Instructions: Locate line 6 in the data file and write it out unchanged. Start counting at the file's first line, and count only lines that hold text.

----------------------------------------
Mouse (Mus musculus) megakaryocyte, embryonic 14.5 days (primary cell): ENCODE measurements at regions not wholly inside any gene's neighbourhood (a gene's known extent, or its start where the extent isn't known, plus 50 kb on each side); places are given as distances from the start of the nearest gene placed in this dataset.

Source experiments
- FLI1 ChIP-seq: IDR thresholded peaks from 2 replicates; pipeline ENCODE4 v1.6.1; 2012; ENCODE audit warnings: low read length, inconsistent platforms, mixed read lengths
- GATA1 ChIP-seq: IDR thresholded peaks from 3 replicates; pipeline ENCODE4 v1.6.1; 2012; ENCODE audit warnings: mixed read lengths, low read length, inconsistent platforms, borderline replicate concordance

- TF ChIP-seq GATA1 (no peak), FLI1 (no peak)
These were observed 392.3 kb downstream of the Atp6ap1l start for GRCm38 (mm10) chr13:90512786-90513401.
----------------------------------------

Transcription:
These were observed 392.3 kb downstream of the Atp6ap1l start for GRCm38 (mm10) chr13:90512786-90513401.